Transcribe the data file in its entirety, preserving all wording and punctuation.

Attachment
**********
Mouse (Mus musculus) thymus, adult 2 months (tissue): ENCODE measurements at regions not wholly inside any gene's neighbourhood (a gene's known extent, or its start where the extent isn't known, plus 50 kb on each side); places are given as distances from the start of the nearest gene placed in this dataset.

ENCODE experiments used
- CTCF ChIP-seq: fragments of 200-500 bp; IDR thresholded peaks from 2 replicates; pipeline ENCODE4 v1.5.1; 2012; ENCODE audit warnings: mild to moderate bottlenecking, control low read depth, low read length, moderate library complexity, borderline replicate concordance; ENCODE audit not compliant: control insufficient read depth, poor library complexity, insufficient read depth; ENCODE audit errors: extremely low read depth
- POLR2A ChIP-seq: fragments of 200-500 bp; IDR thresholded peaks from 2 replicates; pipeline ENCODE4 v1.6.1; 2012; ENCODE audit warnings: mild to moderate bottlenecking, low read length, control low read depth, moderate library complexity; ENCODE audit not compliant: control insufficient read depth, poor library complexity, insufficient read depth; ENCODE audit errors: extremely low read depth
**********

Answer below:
Mouse (Mus musculus) thymus, adult 2 months (tissue): ENCODE measurements at regions not wholly inside any gene's neighbourhood (a gene's known extent, or its start where the extent isn't known, plus 50 kb on each side); places are given as distances from the start of the nearest gene placed in this dataset.

ENCODE experiments used
- CTCF ChIP-seq: fragments of 200-500 bp; IDR thresholded peaks from 2 replicates; pipeline ENCODE4 v1.5.1; 2012; ENCODE audit warnings: mild to moderate bottlenecking, control low read depth, low read length, moderate library complexity, borderline replicate concordance; ENCODE audit not compliant: control insufficient read depth, poor library complexity, insufficient read depth; ENCODE audit errors: extremely low read depth
- POLR2A ChIP-seq: fragments of 200-500 bp; IDR thresholded peaks from 2 replicates; pipeline ENCODE4 v1.6.1; 2012; ENCODE audit warnings: mild to moderate bottlenecking, low read length, control low read depth, moderate library complexity; ENCODE audit not compliant: control insufficient read depth, poor library complexity, insufficient read depth; ENCODE audit errors: extremely low read depth